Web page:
Eric Adams
By Eric Adams

Eric Adams is a longtime transportation and technology journalist and analyst, a regular contributor to Wired, Popular Science, Gear Patrol, Forbes, and The Drive, and a professional photographer. Follow him on Instagram and Twitter at @EricAdams321

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With AutoVENT, Beta Technologies steps up to a challenge

The lack of ventilators available to hospitals during the coronavirus crisis has generated an abundance of finger-pointing and hand-wringing in political circles, news outlets, and social media spaces in recent months. But regardless of who’s to blame, the shortage is a problem, and many industries have been pivoting their workforces toward the manufacture of the vital machines.

Beta AutoVENT
Developed by Beta Technologies, AutoVENT is a simple bag valve machine squeezer with adjustable respiratory rate, tidal volume and peak pressure. Beta Photo

These valiant efforts have produced strategies ranging from adaptations of existing products, repurposing of available parts, and the engineering of completely new designs. Vermont-based eVTOL developer Beta Technologies has joined the ranks of the latter with a new ventilator, called AutoVENT, that’s designed to be affordable, reliable, and easily used. Currently working its way through the U.S. Food and Drug Administration certification process, the device adapts readily available, hand-operated bag ventilators to a mechanical, computer-operated compression mechanism that automates the process as necessary.

Invented by Beta engineer Steve Arms, the original prototype used parts from the company’s inventory of scale-model aircraft components, including servos and speed regulators. It evolved quickly thanks to Beta’s rapid-prototyping capabilities and the team of engineers who contributed, most of whom mostly worked remotely on the project.

According to CEO Kyle Clark, the effort was a no-brainer. “It’s all about wanting to meet a pointed need, and then taking all the extra stuff out of the design along the way,” he said. “The lungs don’t need a lot — they need air and a little oxygen, and it has to be very gently handled. That’s our requirement. That’s the equivalent of our 250 miles of range for our aircraft.”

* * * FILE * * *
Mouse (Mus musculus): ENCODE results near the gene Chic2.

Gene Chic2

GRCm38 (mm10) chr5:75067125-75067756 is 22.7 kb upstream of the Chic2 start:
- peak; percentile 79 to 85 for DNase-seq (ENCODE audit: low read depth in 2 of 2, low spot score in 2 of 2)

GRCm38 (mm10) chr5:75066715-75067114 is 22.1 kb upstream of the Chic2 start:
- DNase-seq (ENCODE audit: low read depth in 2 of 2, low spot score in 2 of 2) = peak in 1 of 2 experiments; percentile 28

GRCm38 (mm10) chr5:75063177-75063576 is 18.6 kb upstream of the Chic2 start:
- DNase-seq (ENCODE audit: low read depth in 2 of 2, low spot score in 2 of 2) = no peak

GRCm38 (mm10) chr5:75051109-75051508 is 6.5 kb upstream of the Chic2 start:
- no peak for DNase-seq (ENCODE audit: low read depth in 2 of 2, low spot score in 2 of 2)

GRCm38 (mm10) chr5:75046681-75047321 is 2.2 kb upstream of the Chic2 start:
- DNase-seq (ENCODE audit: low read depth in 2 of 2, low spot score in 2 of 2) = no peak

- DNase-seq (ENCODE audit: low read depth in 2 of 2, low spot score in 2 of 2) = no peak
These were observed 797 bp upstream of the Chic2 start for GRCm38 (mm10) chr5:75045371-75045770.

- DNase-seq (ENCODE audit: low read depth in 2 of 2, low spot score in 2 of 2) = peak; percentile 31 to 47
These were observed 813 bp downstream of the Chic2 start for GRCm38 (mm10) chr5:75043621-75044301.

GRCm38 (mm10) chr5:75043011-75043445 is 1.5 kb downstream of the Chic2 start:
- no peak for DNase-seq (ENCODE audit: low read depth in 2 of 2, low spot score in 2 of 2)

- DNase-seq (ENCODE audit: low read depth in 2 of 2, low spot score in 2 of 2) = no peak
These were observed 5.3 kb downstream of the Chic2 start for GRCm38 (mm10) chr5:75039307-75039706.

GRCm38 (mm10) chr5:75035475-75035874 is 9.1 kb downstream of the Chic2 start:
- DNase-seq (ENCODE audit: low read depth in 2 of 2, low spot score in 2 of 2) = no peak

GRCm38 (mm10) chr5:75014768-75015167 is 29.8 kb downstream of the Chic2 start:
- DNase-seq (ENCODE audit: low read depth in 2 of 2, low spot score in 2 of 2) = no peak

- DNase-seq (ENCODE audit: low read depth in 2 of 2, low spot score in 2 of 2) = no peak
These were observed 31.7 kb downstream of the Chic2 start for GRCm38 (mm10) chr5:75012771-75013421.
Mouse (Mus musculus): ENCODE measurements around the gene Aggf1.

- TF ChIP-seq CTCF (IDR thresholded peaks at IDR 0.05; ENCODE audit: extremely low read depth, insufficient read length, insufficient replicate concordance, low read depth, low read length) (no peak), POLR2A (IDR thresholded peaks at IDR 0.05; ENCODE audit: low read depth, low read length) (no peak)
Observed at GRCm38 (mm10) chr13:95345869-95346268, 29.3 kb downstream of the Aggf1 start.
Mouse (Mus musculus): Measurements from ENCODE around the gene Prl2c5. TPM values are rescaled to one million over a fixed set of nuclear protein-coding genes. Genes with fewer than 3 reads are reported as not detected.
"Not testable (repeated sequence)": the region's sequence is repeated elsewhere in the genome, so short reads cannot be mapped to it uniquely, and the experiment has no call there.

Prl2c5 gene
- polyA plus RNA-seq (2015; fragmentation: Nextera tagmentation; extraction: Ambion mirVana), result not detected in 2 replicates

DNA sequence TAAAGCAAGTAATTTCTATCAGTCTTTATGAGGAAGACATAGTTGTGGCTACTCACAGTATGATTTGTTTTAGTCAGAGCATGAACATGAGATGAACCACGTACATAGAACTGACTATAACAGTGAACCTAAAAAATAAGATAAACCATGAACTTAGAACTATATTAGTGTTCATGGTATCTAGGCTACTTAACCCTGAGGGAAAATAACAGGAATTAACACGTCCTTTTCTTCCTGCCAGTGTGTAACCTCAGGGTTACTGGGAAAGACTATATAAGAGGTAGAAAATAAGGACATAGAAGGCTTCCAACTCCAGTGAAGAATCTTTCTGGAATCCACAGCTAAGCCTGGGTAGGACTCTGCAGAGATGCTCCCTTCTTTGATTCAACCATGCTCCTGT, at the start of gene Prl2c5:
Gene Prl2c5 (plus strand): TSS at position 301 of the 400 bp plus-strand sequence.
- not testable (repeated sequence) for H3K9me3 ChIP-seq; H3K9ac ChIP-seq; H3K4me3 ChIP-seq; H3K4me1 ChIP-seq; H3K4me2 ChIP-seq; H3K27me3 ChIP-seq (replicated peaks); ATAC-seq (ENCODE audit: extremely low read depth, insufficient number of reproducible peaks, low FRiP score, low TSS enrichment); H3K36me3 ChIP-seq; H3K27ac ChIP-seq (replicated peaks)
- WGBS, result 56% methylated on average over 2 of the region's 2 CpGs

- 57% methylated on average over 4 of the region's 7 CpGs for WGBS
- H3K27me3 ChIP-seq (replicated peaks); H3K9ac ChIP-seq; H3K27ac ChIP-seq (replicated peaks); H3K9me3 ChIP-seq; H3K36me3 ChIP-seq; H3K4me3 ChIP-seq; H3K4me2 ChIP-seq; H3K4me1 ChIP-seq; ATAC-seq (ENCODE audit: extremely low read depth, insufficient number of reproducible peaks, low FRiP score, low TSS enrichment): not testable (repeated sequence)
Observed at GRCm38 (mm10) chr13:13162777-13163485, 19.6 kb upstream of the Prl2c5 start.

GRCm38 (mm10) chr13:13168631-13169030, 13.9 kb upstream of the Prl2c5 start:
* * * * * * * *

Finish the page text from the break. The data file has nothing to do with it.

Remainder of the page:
The team collaborated with physicians at the University of Vermont Medical Center to ensure it functioned properly and met their needs, and it tapped advisors Martine Rothblatt, CEO of pharmaceutical firm United Therapeutics and Beta’s first investor, and inventor Dean Kamen, who specializes in medical-tech innovation, to help guide them through the certification process.

The final product uses 35 parts, including a single circuit board and a variety of machined, injection-molded, and thermoformed pieces. It’s controlled via smartphone, eliminating the need for — and cost of — a permanent, built-in screen. Clark says the team worked deliberately to keep the complexity low and the ease of operation high, something that will be particularly important if the ventilators are needed in developing nations that the virus might move into next. “It’s to the point now that we created a like a Lego-like instruction manual so it can be sent out as an easy-to-build kit,” Clark said. “It’s so simple that anybody can put it together.”

According to Beta operations director Tom O’Leary, AutoVENT will be manufactured for less than $500 — ventilators typically cost upwards of $15,000 — and the company is working with on-demand manufacturing specialist Protolabs to produce units. The device can also be readily stored for long periods, he added, making it ideal for emergency-management preparations.

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